Todd Schwartz would challenge any business owner to say that their business was as damaged by the tropical storm following Hurricane Irene as his.
Schwartz, a Towaco resident, owns and said more than $250,000 worth of damage was done to his indoor skatepark facility, in addition to the business losing thousands of dollars in revenue from canceled camp programs and clinics.
One year ago this week, the Changebridge Road business was only acessible by boat as Schwartz made floatation devices out of decorations and salvaged anything he could by pulling items out of the water. While frantically trying to save damaged things, Schwartz said he also used his military Hummer vehicle, which was totaled after the storm, and boat to help his neighbors.
"I realized my business wasn't the most important thing. I started pulling people out," he said.
Schwartz has hundreds of photos of what looks like a lake surrounding GardenSK8. Brown, rippling water reached the door handle of the entrance and left stains on the wooden ramps built in to the park. Originally hand-painted murals were destroyed, sheetrock walls needed to be ripped down because of growing mold and metal on the rails and ramps began to rust. Over $50,000 worth of contents (retail items and any non-permanent fixtures) were damaged alone. Insurance did not cover the damage of any of these items. In fact, Schwartz said he still has not received any reimbursement from insurance at all.
"We lost everything we had to scrounge up [enough money] to get this place open," he said.
Volunteer James Tsilionis, 16, who has been a patron of the business for years, said word spread about the damage and many people stayed away from GardenSK8.
"For a while, a lot of kids were hesitant to come back because they didn't know how it would be," he said.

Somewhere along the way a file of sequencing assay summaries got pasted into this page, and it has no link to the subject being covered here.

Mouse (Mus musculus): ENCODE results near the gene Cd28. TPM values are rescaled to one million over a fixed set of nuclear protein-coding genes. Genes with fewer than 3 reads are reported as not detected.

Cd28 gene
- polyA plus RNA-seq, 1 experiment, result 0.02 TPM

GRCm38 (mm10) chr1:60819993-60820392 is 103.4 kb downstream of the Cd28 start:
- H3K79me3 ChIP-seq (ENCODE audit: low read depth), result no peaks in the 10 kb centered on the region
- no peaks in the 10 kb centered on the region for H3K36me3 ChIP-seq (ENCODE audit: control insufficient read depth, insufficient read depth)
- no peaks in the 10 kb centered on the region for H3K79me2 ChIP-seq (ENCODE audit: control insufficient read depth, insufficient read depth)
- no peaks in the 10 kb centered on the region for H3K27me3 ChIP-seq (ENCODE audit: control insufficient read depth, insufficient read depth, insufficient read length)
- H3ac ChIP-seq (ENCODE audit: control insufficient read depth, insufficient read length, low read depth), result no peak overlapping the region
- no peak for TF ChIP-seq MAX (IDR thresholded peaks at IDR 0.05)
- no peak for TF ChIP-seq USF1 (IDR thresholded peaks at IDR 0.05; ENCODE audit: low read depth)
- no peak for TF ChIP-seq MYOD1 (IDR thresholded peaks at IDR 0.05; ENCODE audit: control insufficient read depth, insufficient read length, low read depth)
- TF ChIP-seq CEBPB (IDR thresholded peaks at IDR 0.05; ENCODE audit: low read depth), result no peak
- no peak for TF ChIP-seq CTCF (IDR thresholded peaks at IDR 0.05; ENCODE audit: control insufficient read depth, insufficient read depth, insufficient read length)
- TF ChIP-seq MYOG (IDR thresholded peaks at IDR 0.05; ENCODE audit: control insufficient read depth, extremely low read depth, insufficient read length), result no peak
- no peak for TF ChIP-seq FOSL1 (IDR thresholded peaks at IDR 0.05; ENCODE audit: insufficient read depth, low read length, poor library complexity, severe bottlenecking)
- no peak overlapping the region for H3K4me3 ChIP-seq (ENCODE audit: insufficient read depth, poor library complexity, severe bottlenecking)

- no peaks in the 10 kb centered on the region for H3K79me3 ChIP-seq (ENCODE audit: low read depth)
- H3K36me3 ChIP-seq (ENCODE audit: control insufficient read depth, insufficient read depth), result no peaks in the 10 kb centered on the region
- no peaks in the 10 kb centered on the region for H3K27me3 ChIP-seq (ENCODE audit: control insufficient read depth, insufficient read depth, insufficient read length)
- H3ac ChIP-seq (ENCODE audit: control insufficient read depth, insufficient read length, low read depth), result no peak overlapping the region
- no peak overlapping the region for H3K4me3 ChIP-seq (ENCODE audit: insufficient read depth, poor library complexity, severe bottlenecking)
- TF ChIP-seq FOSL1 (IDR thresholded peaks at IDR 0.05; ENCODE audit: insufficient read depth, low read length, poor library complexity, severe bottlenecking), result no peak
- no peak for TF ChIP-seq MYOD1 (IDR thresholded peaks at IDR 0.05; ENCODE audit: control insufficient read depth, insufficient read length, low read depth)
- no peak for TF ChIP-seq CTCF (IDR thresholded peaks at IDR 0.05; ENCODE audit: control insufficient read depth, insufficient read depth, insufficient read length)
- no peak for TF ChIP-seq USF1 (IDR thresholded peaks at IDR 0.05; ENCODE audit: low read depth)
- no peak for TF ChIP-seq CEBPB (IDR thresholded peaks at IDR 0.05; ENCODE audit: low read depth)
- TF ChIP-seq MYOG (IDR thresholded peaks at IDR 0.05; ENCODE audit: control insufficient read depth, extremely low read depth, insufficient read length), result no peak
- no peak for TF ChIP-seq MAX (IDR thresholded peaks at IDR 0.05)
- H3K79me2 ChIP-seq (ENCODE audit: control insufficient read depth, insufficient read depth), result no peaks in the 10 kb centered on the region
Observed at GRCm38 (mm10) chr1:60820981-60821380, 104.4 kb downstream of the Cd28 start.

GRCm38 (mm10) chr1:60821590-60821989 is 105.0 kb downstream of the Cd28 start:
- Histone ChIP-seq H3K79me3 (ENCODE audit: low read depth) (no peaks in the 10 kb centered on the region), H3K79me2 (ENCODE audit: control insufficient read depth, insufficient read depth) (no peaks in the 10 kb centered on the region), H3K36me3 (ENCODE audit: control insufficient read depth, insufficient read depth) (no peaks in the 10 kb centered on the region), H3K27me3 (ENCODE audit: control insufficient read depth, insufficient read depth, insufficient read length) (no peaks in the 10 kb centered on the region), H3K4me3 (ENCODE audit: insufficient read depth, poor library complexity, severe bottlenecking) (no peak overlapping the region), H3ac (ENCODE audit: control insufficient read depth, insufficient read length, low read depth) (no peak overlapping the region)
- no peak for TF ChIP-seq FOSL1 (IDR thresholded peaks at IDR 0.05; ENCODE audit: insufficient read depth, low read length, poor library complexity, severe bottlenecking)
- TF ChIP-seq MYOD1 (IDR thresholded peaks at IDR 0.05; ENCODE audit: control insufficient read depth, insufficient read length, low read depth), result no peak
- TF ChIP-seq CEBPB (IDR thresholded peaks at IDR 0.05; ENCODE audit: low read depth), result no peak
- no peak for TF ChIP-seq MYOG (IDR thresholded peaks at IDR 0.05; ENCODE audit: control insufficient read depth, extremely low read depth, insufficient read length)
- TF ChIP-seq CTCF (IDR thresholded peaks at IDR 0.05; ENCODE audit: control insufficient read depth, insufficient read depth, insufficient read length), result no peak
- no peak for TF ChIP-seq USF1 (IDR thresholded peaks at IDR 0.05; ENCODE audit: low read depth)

But several parents of the customers who regularly came to GardenSK8 came forward to volunteer to help with as much as possible when it came to restoring the facility.
"After the hurricane, you found out who your friends are," Schwartz said.
GardenSK8 reopened in November, only after Schwartz felt the facility was safe enough for patrons.
"We did not want to resume recreational activities until we had someone look at the property," he said.
Several to attempt to raise enough money to help the business restore the facility, but Schwartz said more money was spent than raised. So, Schwartz made a decision to focus on what he felt was most important at GardenSK8.
"Rather than build our retail operation, let's focus on giving more terrain and programs," he said.
A patron donated a new ramp that is now taking some of the space that was previously occupied by a retail shop and money was spent to restore as much of the ramps as Schwartz could afford. Professional skateboarders donated autographed boards and murals to be auctioned off and plugged fundraisers at the facility. Still, GardenSK8 has suffered a major loss.
"With the clinics, back to school business and summer camps, there were catastrophic losses that put us in a position that we have yet to even get back to one third of the business we were at this time last year, before Irene," Schwartz said.
Several ramps still need thousands of dollars worth of repairs. But without being subsidized, Schwartz said the skatepark will be closed within the year.
Schwartz said the past year has been the worst, economically, of his life. But he is hopeful GardenSK8 can move forward and continue to offer a safe and fun place for kids to hang out and do something that they love. While Schwartz said there is a long way to go until the business has fully bounced back, in Tsilionis' opinion, GardenSK8 is already there.
"It really has gotten back to what it used to be, which is awesome," he said. "This place is like my second home."